The question of whether the evaluation system has actually increased the efficiency and effectiveness of these enterprises cannot yet be answered conclusively. Indeed, no data exist to show any actual improvement or worsening of the nation’s economy attributable to the performance evaluation system. A very rough indication of the system’s impact would be the increase in the “nominal” operating surplus for 25 government-invested enterprises which rose 40 percent in 1985. Some of this, however, is obviously due to general price increases and to improved macroeconomic conditions.
A survey of managers in 1985 indicates that a more important long-range contribution to the economy may emerge from the significant changes brought about in managers’ perceptions of their function. Managers have become much more cost-conscious and efficiency-oriented, and these changes are expected to translate into future net gains for the economy.
Why did the system work?
The answer appears to lie in a number of factors. The single most important factor in the system’s likely success is the high degree of political commitment. This commitment is critical where, as in Korea, government leadership is a major driving force for economic growth. From the outset, the performance evaluation system has not only enjoyed the strong support of top officials from the President on down, it has also had strong leadership from those who originated and promoted the system.
The responsiveness of the government-invested enterprises to the system’s performance-based rewards and sanctions is the second most important explanation for the system’s success. Pecuniary rewards for all employees in the form of extra bonuses determined by relative ranking contribute to the success: “outstanding” firms receive a sum equivalent to three months’ salary/wages; “excellent” firms, two and a half months’; “good” firms, two months’; “satisfactory” firms, one and a half months’, and “poor” firms, where the bonus is one month.
What may be most important, however, are the system’s nonmaterial incentives or sanctions. Public recognition has traditionally been a powerful motivating force in Korea. It can exert immense influence in promoting behavioral change. The personal interest of the country’s President and the wide publication of evaluation results in the mass media have probably heightened this impact.
Other contributing factors include the relatively simple data requirements of the system; the highly qualified manpower available to government-invested enterprises; the professionalism, neutrality, and devotion of the private experts; the ready disposition of Koreans to a relative ranking system because of their early exposure to highly competitive entrance examinations in almost all fields; and flexibility in setting enterprise-specific indicators and management objectives.
To improve the system, however, a number of problems must be addressed. The most urgent is the need to design more enterprise-specific indicators which would measure solely the performance of management, free of changes in general economic conditions. The use of a schedule of targets that would adjust to changes in demand would be one of the possible solutions.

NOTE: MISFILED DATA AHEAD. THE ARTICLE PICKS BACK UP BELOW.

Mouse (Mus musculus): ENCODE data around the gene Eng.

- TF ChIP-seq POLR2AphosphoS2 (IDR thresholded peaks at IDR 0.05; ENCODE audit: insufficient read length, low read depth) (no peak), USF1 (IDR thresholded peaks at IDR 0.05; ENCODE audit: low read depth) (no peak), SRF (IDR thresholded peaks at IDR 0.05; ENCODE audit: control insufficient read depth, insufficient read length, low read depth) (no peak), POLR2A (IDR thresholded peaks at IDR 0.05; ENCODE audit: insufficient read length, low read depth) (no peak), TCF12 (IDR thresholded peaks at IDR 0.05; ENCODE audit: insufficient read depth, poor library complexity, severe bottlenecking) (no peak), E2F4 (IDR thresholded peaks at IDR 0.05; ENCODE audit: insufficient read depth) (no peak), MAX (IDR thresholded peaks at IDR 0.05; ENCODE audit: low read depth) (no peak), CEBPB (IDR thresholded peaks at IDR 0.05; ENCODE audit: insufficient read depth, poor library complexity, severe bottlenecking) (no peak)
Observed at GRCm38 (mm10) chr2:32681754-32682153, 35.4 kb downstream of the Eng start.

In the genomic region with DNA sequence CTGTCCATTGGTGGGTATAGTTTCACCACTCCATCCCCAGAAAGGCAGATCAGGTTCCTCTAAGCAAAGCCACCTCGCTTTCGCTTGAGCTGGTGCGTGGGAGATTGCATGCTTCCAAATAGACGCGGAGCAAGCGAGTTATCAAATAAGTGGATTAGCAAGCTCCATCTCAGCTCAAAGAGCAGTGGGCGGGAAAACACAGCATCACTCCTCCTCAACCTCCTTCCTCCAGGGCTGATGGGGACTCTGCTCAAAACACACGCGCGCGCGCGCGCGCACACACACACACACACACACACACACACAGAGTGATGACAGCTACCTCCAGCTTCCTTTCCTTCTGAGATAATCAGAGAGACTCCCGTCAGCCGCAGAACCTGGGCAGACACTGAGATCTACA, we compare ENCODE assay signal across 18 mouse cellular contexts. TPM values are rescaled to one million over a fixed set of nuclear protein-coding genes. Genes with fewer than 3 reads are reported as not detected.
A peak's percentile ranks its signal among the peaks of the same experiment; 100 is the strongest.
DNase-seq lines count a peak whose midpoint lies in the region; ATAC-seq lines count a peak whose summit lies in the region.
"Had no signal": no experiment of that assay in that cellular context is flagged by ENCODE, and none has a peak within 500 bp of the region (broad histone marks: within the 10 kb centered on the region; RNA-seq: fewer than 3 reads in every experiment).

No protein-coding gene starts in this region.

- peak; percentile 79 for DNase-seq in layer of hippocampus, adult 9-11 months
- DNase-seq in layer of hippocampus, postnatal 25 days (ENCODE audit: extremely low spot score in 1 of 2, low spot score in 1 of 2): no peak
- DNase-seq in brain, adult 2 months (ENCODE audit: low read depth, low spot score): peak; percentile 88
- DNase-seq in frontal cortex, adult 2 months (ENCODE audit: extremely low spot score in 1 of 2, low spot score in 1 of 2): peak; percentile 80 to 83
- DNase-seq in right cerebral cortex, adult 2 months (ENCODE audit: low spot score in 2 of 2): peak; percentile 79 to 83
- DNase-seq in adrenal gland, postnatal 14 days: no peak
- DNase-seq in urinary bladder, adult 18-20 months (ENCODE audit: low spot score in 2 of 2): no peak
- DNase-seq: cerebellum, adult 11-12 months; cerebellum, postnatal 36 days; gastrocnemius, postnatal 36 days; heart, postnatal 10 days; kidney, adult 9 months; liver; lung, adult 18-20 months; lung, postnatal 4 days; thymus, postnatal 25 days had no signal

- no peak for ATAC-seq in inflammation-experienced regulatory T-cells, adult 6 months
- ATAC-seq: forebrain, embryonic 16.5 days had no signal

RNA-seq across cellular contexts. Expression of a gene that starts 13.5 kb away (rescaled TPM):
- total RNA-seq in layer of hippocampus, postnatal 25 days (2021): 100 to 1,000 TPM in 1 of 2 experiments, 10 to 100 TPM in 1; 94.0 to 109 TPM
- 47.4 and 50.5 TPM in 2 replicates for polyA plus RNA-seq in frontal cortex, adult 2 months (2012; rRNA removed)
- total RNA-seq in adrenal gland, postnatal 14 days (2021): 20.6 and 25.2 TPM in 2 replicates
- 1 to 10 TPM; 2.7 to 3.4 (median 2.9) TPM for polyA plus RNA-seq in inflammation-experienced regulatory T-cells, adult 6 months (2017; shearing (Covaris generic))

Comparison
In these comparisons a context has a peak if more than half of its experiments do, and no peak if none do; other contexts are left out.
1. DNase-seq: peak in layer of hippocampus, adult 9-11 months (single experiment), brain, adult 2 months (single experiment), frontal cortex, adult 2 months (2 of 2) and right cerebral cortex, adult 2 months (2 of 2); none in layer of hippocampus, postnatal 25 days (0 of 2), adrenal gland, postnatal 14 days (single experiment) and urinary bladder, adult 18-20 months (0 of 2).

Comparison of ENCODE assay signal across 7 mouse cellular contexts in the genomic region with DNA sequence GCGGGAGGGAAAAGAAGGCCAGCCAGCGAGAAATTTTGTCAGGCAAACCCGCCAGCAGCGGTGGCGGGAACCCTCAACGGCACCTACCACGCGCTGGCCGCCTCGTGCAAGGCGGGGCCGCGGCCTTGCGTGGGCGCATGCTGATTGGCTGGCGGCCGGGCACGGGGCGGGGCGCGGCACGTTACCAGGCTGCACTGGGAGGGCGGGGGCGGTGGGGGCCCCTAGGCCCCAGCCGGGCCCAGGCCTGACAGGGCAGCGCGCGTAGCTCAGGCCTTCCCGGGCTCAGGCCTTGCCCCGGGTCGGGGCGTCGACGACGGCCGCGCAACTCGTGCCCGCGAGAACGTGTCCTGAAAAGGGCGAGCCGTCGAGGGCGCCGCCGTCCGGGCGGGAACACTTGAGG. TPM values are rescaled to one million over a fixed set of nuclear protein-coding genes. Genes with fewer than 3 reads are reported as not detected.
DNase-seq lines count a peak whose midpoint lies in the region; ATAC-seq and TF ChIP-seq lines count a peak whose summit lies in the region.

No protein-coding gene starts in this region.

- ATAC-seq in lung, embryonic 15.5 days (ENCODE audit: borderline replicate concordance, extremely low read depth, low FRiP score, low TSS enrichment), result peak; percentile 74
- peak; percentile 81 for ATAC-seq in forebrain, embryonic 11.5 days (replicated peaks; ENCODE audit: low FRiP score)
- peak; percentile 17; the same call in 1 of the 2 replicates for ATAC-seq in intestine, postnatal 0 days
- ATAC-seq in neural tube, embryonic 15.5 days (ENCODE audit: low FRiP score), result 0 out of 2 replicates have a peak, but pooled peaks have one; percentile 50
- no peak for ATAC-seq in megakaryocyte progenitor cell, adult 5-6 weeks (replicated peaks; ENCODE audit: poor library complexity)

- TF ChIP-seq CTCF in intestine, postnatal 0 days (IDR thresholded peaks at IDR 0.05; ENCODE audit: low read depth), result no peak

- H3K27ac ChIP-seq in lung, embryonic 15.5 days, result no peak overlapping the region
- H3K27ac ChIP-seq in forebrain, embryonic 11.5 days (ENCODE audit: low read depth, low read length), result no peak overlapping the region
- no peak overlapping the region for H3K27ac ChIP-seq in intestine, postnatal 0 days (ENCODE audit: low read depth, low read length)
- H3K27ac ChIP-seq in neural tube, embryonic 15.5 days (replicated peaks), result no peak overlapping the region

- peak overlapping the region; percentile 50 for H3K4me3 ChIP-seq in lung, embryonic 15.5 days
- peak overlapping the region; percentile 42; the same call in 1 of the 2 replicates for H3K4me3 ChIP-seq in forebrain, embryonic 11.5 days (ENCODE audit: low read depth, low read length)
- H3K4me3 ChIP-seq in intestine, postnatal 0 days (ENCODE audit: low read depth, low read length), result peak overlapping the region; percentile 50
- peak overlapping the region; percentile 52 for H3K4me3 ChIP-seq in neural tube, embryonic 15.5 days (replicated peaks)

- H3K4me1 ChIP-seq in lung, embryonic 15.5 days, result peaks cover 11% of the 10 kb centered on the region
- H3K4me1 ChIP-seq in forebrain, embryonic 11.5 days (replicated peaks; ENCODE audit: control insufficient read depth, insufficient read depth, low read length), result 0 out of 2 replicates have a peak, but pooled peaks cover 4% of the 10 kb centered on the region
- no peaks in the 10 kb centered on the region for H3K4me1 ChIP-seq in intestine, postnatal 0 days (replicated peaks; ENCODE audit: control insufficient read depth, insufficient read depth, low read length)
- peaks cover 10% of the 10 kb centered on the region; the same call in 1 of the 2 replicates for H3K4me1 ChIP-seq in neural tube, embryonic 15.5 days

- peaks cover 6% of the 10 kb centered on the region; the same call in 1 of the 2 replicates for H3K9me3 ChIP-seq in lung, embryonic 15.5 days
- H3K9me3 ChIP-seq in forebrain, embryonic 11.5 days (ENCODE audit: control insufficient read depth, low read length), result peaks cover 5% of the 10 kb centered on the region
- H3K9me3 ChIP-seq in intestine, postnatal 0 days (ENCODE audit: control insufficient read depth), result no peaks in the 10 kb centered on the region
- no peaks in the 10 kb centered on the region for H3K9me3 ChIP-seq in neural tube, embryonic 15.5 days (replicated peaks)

The second problem is duplication in the current set of indicators. Performance evaluators and government officials in Korea believe that a single indicator, such as public or private profitability, cannot measure management efficiency and effectiveness, and that multiple indicators should be used, even at the risk of some duplication. The question is clearly far from settled, and still needs a thorough re-examination.
Officials elsewhere who are considering the introduction of a performance evaluation system may be able to draw several lessons from the Korean experience. A number of basic factors may have played a part in the system’s acceptance and likely success:
• High-level political leaders provided a strong, consistent commitment to the system; the system also drew strong support among government officials, academics, and research institutes.
• In its initial phase, the system was simple in design and functioned with crude indicators and limited data requirements. Its basic framework permitted it to make additional data demands, and grow in complexity, as experience accumulated.
•Top priority was given to training the key officials in government and public enterprises who were responsible for running the system.
•Appropriate incentive and career development systems were developed, based upon performance evaluation.
From country to country cultural, political, and economic factors vary markedly and will certainly affect both the design and implementation of a performance evaluation system. Korea’s system enjoyed unusually strong and broad-based support from its political leadership and top-level government officials. Interministerial struggles, which tend to pose serious stumbling blocks for programs elsewhere, were notably absent or weak in Korea. Korea was also fortunate to be able to draw on a ready pool of its own experts. In some countries two years of training have been needed before an evaluation system could be launched.
The element in Korea’s system that might most easily be adapted in other countries is the simplicity of its conceptual framework and the flexibility of its data requirements. The system carefully avoided overly complicated procedures or burdensome data requirements in its first stages. But as experience grew and participants became more familiar with its procedures, the system was able to employ more sophisticated indicators and require more complex and sophisticated data.
Incentives are likely to be most influenced by cultural factors. In Korea public recognition and other nonpecuniary rewards and penalties have been a significant motivating factor. In other cultures, however, this may not be so. In designing a system, material and nonmaterial incentives will have to be weighed carefully and balanced to reflect their relative weights in the society. Getting the incentives right will ultimately be an important factor in determining whether the system is accepted or not.